Evolution of the Network Architecture & How It has Affected Security, Part 1

The History of Network Architecture

The goal of any network and its underlying infrastructure is simple. It is to securely transport the end user’s traffic to support an application of some kind without any packet drops which may trigger application performance problems.

Here a key point to consider is that the metrics engaged to achieve this goal and the design of the underlying infrastructure, derives in many different forms. Therefore, it is crucial to tread carefully and fortify the many types of web applications comfortably under an umbrella of hardened security.

The network design has evolved over the last 10 years to support the new web application types and the ever-changing connectivity models such as remote workers and Bring Your Own Device (BYOD).

Transition from Layer 2 to Layer 3 Designs

Initially, we transitioned from flat Layer 2 data center design to more robust Layer 3 only designs.

In Layer 2 networks there is no media access control address (MAC) hierarchy addressing unlike Layer 3 that uses IP address allocation to support the hierarchy. The only way to scale is to have hierarchy in your network design. However, Layer 2 does not support this, which flares up the grey area.

Layer 2 networks are not accorded with controlled / efficient network discovery protocols. Address Resolution Protocol (ARP) is used to locate the end hosts and uses Broadcasts and Unicast replies. Layer 2 is a troublesome layer to have on any network unless it is watched over and solely used in small network islands interconnected by a Layer 3 boundary.

Port-level security such as Dynamic Host Configuration Protocol (DHCP) snooping, IP source guard, ARP security, private virtual LANs (VLANs) exist and are in use but the general assumption is that there are not many sufficient ways to shield this layer.

Comparatively, Layer 3-only-designs are more robust but the legacy applications may push the design back to Layer 2-only.

The 3-Tiered Network Design

The transition of network designs has reallocated from a simple three-tiered architecture to complex leaf and spine designs.

The traditional three-tiered model is characterized by aggregation pairs (AGGs), thereby aggregating different points in the network. Hosts connect to access or edge switches, these switches further connect to distribution and distribution connects to the core.

The new application requirements force the architects to revisit this AGG model. The prerequisites consisted of the introduction of equidistant endpoints (equal distance between nodes) with non-blocking network core, unlimited workload placement and mobility, lossless transport for storage and other elephant flows.

The Leaf and Spine Architecture

These obligations germinate a new style of leaf and spine network design to knock socks off the shortcomings of the traditional tree architectures. The spreading of the fabric resulted in the new leaf and spine switches. Every leaf edge switch connects to every spine core switch; this empowers every edge device with full bandwidth of the fabric. As a result, each node has equidistant endpoint reachability.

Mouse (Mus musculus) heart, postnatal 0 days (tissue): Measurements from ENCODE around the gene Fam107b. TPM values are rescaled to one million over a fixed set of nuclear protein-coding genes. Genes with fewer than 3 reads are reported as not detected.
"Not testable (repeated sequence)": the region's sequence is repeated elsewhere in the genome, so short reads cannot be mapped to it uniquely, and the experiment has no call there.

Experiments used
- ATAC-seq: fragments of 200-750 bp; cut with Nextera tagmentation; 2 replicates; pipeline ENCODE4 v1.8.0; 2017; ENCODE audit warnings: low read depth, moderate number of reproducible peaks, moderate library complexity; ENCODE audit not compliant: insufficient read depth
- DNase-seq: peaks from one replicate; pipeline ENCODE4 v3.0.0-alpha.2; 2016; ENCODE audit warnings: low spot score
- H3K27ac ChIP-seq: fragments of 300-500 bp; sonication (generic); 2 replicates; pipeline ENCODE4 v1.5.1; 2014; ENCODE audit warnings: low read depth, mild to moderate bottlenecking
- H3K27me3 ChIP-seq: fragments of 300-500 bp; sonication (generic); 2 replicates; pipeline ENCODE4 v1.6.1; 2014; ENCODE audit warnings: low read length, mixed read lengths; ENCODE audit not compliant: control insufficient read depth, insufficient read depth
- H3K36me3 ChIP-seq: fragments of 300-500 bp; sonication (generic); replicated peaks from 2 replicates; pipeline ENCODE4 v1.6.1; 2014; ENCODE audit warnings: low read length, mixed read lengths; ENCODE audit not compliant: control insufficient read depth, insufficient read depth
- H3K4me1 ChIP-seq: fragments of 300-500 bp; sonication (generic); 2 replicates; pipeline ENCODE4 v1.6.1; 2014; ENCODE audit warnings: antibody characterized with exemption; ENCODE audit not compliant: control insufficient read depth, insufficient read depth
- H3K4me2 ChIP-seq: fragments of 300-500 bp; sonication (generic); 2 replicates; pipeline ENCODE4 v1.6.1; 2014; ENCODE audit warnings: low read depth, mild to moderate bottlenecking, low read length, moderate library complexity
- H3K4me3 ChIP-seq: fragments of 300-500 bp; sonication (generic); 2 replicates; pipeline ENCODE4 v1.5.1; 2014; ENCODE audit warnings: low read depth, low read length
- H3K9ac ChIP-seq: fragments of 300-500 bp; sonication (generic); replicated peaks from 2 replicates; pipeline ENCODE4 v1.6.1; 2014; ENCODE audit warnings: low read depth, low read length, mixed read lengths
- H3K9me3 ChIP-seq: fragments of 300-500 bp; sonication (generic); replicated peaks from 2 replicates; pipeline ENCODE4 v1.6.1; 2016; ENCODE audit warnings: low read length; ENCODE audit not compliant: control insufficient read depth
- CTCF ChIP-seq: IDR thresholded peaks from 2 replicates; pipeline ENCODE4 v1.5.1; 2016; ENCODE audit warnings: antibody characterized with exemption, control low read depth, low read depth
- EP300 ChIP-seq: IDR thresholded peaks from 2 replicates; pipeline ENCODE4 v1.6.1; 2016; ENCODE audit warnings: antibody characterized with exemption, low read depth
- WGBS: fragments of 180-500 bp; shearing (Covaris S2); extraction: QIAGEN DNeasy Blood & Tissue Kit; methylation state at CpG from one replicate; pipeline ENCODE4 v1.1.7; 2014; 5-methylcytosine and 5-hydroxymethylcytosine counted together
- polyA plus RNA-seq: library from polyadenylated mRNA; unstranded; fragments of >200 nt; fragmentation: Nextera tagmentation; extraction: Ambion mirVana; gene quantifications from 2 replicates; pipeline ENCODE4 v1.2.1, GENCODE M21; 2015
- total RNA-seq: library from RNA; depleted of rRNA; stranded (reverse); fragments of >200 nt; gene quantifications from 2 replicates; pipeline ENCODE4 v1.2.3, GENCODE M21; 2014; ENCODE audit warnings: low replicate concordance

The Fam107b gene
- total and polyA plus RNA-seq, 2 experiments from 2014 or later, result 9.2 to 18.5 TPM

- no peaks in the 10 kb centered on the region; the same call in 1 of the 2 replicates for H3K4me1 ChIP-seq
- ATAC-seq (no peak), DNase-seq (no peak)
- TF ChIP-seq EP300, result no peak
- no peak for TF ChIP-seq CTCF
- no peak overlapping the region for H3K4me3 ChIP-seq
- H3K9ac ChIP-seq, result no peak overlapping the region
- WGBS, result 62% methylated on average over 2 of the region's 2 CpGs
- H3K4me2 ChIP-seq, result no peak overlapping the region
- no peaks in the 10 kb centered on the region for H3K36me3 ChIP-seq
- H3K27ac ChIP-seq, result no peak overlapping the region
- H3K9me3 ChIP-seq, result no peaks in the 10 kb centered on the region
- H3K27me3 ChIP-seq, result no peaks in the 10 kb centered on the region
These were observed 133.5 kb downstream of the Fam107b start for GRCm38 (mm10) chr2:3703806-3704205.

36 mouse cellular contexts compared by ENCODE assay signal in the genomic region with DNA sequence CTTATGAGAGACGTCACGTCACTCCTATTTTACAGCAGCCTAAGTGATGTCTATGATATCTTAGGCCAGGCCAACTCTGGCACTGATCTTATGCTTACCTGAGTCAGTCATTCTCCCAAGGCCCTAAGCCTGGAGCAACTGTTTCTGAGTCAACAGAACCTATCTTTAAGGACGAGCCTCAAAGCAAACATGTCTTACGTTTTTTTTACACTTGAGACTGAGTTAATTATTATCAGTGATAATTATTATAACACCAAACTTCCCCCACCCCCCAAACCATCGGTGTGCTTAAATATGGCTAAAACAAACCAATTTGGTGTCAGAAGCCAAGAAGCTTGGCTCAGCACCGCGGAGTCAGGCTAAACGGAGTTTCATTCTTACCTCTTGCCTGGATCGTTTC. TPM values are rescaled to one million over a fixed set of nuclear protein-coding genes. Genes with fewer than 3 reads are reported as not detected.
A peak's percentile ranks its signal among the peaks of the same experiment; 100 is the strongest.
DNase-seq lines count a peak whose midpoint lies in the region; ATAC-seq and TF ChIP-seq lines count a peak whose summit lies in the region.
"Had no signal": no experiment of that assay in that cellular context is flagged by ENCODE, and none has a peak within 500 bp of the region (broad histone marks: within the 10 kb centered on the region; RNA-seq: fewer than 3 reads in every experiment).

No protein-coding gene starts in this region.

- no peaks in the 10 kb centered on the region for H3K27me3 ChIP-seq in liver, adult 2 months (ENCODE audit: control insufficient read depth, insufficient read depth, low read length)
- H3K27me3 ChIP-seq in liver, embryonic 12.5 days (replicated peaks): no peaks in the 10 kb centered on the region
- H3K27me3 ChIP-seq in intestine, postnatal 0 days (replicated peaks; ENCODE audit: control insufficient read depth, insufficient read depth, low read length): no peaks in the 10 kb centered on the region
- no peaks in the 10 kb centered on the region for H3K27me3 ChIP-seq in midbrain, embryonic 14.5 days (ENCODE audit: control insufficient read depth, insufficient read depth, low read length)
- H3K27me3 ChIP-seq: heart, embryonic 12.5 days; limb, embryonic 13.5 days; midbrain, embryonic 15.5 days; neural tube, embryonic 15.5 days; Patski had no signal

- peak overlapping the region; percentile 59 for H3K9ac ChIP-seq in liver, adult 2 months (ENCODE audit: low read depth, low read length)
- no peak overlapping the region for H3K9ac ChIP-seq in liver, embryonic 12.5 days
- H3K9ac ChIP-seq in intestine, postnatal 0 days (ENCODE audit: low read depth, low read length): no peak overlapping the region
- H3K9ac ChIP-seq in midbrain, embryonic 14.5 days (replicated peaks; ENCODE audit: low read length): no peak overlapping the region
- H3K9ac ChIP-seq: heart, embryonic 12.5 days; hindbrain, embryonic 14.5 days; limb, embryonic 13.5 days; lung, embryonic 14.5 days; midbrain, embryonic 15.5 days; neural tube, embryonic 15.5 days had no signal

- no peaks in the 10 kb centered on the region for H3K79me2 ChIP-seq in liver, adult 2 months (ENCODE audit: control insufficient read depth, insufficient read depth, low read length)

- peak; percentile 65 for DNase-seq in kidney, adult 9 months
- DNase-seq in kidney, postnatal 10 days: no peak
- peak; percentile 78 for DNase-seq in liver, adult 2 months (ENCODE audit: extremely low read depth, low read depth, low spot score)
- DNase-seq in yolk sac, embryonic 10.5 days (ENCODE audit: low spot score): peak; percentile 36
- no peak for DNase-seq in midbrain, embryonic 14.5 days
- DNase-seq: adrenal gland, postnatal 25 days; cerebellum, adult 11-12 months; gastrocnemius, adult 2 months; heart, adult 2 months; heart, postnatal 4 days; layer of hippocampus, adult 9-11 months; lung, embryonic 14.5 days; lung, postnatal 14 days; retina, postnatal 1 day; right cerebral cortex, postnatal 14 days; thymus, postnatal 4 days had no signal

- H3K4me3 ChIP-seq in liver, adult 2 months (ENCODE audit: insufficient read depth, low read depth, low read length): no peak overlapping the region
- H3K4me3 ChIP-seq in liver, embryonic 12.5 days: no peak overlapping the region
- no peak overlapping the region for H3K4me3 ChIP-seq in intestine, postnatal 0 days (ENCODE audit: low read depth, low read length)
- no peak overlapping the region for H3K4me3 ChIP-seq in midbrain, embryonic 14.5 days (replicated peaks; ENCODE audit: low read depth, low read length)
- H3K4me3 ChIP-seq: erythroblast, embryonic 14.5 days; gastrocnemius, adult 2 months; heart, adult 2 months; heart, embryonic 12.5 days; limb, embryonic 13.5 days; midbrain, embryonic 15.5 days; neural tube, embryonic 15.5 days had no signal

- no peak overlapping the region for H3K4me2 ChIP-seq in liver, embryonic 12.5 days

The History of Traffic Flows

A traffic flow is a sequence of packets from a source to a destination. The final destination for the sequence of the packet can either be local or remote. At a basic level, IP addresses and MAC address are used, along with any Domain Name System (DNS) for lookups and routing based protocols for endpoint reachability.

Traditionally we have north to south traffic flows. North to south (up / down) corresponds to traffic between the servers and the external world (outside the network). These types of flows are observed in the three-tiered architecture, previously discussed.

The advent of virtualization and Virtual Machine (VM) mobility introduced a new style of traffic known as east to west traffic. East to west corresponds to internal communication between applications. This type of traffic is always internal and does not leave the network. For example, the functions of a web server communicating internally. These types of flows are witnessed in the leaf and spine design.

Factually, the type of traffic flow not only affects the design you choose but also the selected security model. It introduces new security paradigms which require a different type of technical hat.

Security Issues with North to South Traffic Flows

Security for the north to south traffic flows was by design a simple approach. However, simple does not necessarily signify more secure.

A centrally located Firewall is placed in the middle of the network and all traffic leaving the data centre would flow through this centrally located security appliance. We have been engineering these designs and security appliances for decades. We have umpteen lessons learned and validated designs from all vendors on how to securely lock down your network with a centrally located design.

The physically central Firewall has taken many years to develop over time to combat cyber criminal’s latest activities and has every feature under the sun to do this. These Firewalls have a range of features that can apply a policy to IP, Port numbers, Ethernet MAC addresses, operate up to Layer 7 with advanced Deep Packet Inspection (DPI), filtering, redirection and rate limiting to name a few. They can also be connected to various threat-intelligence feeds to combat day-zero attacks.

This sounds pretty secure, right? We have been doing it for years so there should be no holes unknown. However, unfortunately that’s not the case.


Part 1

Evolution of the Network Architecture & How It has Affected Security

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